Notes on NetBSD

Notes on NetBSD

I've been messing with NetBSD again recently. I'm really beginning to like it. But not for the reasons I've heard people list. No I like NetBSD because I feel it does things the right way. This is also the reason I like Debian. I feel that what Debian does for binary packages, NetBSD does for source packages. Of all the Operating Systems in the world Debian and NetBSD are the only two whose base system I can stand.

Before I go on I'd like to explain NetBSD in a paragraph, and clear up some common misconceptions in the process. Essentially I'd like to say that NetBSD isn't just for portability. NetBSD is clean, simple, powerful and flexible. These are requirements/consequences of portability (interesting how Debian is the most portable GNU/Linux distro but no one ever says, yeah Debian is great for m68k or s390, Redhat is good for PCs :).

I no longer feel that NetBSD lacks apps. I've realized that while the NetBSD kernel is awesome and built like a rock, the sheer number of Linux developpers/users combined with their aversion for binary only drivers has done wonders for hardware support in Linux. Don't get me wrong if NetBSD supports your hardware it automagically does everything for you. And this process is the smoothest I've seen in any OS.

So I guess my perfect OS would be NetBSD with all the various Linux drivers + filesystems added onto the kernel or simply NetBSD with the kernel replaced with Linux. I doubt I'm skilled enough to build either of those, but that's what I'd like to work towards.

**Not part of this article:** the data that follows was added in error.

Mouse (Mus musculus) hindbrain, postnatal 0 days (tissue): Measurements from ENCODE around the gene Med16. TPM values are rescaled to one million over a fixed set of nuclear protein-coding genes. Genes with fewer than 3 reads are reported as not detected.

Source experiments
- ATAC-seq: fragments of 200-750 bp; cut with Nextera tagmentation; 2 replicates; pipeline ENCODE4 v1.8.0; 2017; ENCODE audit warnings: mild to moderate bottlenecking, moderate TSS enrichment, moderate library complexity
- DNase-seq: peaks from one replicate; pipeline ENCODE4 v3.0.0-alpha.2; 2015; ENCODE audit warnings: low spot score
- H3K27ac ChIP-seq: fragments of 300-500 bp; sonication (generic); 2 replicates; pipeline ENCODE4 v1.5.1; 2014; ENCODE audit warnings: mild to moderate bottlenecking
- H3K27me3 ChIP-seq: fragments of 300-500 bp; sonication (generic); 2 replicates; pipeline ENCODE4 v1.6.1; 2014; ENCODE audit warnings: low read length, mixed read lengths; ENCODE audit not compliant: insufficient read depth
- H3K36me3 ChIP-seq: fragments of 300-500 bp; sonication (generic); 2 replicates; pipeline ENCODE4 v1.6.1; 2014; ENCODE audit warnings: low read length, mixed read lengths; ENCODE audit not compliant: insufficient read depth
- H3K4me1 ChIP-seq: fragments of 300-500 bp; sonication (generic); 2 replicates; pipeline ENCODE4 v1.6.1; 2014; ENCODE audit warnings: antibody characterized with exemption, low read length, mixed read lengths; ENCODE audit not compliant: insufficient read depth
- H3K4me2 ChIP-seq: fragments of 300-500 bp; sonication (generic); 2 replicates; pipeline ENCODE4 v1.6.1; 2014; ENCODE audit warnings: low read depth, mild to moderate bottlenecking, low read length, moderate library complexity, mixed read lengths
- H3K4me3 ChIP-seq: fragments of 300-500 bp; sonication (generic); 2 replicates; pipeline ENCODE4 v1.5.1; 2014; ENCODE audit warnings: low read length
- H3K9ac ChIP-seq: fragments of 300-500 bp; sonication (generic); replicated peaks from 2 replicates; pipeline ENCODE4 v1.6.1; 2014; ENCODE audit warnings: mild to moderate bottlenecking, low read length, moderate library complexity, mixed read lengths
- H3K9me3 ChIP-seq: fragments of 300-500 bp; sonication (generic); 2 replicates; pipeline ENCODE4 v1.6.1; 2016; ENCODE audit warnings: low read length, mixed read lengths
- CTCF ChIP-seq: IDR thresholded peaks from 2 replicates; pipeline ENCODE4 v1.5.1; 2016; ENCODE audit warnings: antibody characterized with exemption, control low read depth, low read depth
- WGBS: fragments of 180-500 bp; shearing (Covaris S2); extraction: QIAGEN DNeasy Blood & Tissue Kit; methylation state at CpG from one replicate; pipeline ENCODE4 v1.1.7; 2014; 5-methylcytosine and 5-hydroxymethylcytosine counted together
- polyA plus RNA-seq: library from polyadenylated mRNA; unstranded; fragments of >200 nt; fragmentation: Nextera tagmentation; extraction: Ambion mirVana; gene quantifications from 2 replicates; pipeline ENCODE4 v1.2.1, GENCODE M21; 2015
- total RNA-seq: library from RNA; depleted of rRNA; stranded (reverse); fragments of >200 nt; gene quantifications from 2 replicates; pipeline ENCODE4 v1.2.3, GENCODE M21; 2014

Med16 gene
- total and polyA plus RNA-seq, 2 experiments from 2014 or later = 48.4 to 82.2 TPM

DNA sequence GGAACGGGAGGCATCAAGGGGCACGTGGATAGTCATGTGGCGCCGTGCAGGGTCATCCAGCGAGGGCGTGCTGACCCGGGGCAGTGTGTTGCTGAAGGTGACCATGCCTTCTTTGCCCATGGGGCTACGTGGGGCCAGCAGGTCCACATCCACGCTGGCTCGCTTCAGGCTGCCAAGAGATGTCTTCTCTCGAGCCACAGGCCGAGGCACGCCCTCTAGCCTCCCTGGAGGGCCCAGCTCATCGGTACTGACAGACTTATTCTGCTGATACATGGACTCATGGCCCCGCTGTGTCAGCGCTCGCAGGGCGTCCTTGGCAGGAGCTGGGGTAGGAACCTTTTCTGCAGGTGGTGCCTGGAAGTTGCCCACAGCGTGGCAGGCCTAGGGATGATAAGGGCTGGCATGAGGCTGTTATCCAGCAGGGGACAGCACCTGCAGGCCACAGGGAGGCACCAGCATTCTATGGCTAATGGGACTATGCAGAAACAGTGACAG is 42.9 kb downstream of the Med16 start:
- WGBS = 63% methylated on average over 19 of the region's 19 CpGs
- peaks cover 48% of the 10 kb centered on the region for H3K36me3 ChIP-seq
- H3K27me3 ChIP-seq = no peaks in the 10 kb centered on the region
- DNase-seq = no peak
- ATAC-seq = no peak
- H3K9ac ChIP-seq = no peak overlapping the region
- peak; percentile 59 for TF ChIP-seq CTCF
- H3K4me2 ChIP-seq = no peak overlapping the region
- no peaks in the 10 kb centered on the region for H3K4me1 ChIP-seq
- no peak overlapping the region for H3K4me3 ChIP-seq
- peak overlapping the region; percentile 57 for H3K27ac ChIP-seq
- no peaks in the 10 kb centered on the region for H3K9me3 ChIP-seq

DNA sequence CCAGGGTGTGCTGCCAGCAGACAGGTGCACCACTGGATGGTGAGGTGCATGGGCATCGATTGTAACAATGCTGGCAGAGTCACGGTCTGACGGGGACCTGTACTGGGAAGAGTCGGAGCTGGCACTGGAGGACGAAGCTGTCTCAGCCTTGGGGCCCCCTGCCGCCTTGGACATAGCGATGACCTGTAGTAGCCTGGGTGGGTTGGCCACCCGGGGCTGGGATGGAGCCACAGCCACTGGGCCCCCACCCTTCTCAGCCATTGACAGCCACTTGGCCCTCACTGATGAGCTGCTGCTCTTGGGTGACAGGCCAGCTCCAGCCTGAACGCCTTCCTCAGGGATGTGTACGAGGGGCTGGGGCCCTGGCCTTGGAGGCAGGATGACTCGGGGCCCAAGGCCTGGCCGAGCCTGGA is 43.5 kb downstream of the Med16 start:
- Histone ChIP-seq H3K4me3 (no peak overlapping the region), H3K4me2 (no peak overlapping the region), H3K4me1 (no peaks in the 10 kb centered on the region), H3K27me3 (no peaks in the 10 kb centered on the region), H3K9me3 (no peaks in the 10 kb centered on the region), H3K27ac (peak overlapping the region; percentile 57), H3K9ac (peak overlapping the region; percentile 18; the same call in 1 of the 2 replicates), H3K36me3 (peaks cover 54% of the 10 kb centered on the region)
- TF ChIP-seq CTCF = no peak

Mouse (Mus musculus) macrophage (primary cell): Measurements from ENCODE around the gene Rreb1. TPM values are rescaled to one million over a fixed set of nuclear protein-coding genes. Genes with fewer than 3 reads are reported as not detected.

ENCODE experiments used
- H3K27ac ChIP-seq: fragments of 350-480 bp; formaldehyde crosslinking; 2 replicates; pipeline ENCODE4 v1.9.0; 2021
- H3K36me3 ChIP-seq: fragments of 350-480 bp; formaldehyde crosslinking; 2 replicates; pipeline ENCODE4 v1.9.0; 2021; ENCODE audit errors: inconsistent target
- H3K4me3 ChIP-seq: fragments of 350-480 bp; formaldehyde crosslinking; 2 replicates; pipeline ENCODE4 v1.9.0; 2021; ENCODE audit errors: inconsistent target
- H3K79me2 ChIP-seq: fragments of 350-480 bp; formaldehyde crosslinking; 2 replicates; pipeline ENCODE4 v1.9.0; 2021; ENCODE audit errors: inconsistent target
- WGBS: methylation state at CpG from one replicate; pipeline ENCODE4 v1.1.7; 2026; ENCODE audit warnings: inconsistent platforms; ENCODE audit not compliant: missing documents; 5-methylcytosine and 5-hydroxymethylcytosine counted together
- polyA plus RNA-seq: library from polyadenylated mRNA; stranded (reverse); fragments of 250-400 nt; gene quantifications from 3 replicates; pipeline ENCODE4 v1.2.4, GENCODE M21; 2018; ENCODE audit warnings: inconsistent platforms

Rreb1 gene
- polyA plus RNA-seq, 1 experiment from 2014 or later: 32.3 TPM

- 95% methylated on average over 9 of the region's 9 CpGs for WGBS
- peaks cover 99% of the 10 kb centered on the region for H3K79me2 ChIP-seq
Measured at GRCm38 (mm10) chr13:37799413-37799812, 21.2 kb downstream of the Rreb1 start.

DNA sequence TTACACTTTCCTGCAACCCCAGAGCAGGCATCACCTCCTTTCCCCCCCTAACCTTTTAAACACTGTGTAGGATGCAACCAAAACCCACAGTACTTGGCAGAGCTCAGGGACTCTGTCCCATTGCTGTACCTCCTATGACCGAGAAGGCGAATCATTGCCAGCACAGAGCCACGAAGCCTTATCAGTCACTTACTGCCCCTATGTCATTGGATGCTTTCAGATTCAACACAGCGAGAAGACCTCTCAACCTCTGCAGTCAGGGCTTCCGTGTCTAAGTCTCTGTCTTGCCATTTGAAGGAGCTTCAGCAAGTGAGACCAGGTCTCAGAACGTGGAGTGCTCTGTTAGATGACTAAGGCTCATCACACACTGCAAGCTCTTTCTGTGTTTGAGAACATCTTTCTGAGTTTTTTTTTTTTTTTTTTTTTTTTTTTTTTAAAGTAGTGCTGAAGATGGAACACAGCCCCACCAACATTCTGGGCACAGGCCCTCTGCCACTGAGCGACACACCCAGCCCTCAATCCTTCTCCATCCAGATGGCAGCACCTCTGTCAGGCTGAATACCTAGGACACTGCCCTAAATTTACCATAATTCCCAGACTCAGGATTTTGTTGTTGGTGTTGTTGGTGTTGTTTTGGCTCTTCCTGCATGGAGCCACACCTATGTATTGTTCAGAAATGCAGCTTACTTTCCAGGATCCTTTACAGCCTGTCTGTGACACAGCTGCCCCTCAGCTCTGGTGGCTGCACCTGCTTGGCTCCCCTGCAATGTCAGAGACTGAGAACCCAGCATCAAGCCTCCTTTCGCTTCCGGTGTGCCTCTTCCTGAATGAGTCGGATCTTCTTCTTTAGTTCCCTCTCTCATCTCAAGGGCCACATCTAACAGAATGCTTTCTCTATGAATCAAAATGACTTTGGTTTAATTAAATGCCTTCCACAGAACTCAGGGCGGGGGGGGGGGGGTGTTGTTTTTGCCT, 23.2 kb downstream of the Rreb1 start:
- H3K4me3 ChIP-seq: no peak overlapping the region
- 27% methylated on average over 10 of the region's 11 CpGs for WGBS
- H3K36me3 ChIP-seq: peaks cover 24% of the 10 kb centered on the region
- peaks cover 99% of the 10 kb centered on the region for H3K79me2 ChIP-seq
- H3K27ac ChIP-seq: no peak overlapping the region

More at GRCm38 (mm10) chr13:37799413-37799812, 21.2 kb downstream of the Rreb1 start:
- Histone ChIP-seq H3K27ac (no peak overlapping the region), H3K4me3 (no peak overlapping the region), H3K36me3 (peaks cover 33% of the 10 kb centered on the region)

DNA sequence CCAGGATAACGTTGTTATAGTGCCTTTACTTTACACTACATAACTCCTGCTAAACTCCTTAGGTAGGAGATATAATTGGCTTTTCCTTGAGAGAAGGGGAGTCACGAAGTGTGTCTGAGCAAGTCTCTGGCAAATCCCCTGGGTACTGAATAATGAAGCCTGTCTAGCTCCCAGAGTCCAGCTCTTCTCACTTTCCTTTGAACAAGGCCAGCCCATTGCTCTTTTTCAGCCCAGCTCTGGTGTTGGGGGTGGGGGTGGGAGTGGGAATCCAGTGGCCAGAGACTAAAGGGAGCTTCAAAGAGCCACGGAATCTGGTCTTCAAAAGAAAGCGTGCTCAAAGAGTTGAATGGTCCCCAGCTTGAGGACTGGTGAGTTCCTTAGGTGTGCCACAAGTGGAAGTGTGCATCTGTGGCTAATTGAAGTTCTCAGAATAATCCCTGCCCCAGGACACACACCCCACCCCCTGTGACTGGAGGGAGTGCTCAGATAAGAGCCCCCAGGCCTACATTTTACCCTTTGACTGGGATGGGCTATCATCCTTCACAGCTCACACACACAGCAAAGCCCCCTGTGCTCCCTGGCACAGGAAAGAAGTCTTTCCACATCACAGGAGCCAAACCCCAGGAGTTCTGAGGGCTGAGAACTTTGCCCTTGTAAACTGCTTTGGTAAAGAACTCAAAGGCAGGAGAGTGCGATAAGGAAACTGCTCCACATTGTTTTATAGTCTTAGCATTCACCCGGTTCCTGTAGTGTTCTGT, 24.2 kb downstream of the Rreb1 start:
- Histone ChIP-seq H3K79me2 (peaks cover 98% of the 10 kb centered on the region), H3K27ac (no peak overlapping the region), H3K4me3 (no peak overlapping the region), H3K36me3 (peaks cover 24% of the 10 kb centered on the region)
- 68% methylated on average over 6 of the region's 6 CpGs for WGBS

Now I'm sure there people will tell me that I should use this or that GNU/Linux or BSD distribution. So here's why I don't think any of those are my idea of an excellent OS.

Of all the various GNU/Linux distributions, Debian is the only one I like. As I've said above (and heard people say), Debian is the most "BSD" distro. Now you may say what about gentoo and slackware, aren't they more BSD? They might have more BSD features, but overall they have disjointed jagged base systems with packaging over it. Debian may not look BSD on the outside, but that's moslty because of the constraints of being a binary distribution. Debian's real BSD feel comes from its minimal yet complete base system, its always doing things the right way (even if that means delays), and its flexibility.

Of the 3 BSD's that I am familiar with (FreeBSD, NetBSD, and OpenBSD), NetBSD is the only one I like. Again for much the same reasons as why I prefer Debian. Minimal yet complete base system, doing things the right way, and flexibility.

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Comment I agree but its saturday now so I had better go

Sat Apr 15, 2006 2:44 am MST by loan

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